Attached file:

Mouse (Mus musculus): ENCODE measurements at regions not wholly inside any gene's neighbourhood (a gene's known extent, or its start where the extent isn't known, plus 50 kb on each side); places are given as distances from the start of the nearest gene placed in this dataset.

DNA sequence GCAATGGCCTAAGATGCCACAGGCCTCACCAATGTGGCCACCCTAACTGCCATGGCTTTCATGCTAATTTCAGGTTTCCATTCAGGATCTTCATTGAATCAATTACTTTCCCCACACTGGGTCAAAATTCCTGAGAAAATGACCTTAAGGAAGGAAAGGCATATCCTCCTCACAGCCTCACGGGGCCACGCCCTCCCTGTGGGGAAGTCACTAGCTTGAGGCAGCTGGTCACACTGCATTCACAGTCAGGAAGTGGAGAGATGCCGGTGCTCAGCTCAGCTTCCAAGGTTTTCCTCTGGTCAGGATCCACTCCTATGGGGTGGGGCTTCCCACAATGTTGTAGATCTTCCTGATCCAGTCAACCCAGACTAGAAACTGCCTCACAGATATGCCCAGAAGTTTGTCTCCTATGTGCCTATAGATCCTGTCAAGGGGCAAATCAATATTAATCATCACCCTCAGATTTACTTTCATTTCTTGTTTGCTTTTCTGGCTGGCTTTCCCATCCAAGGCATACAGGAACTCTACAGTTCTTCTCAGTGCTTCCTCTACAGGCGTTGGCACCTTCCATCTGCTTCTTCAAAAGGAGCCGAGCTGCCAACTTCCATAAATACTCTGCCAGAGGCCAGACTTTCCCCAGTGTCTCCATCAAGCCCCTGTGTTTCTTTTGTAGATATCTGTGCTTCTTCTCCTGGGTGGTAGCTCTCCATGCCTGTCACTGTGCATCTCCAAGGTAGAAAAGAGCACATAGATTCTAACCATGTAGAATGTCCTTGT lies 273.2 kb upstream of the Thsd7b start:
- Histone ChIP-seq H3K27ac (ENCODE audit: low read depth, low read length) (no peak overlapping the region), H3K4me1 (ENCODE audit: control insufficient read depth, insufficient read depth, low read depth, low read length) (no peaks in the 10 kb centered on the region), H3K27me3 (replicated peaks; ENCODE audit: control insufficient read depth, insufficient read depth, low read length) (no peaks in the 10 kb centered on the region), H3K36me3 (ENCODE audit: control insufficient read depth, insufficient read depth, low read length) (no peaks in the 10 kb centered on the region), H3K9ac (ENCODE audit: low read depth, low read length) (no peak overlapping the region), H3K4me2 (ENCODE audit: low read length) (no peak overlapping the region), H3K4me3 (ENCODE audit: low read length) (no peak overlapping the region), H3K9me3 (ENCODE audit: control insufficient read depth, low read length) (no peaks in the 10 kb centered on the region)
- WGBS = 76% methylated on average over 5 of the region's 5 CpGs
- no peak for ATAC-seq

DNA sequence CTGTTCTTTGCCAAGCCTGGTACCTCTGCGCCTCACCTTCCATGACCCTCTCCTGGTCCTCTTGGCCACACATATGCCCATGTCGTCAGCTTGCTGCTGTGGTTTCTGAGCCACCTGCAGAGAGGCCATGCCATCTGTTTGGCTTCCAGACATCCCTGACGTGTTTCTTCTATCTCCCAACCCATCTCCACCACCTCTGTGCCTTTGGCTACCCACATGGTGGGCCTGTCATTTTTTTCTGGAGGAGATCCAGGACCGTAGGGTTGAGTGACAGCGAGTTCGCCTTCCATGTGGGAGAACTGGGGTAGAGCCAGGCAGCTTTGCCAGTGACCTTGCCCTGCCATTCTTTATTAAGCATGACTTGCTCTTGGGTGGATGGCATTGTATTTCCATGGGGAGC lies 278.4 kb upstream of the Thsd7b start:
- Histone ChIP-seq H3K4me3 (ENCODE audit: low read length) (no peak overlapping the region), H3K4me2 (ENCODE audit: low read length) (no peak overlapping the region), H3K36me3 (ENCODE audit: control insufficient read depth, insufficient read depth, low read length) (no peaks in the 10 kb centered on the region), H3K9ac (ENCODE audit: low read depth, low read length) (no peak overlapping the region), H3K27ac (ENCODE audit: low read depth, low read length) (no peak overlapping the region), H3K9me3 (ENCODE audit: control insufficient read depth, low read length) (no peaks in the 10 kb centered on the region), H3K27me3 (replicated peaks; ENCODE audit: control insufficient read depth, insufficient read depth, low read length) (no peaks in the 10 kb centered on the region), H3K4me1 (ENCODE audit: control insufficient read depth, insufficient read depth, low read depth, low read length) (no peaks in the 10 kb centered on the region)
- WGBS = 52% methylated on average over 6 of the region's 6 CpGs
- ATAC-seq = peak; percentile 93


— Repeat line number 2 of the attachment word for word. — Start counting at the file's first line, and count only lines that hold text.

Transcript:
DNA sequence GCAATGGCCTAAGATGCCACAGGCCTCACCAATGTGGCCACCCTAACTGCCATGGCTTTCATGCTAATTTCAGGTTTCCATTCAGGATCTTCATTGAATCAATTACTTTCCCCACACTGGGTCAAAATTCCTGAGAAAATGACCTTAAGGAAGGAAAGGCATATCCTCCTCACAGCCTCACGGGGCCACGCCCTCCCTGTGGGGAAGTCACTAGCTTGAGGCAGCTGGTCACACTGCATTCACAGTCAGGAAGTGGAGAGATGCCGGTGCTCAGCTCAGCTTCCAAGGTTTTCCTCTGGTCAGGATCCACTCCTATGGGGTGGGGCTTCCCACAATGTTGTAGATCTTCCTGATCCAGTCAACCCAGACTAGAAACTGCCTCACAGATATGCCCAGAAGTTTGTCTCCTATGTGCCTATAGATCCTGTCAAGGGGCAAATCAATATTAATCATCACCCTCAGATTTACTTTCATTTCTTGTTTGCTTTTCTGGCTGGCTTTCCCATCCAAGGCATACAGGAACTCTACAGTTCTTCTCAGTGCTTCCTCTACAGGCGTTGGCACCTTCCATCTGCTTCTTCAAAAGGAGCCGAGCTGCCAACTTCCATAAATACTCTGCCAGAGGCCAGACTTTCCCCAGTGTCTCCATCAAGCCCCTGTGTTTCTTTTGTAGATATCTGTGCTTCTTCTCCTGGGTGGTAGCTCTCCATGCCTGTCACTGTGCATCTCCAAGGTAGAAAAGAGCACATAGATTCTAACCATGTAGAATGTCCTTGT lies 273.2 kb upstream of the Thsd7b start: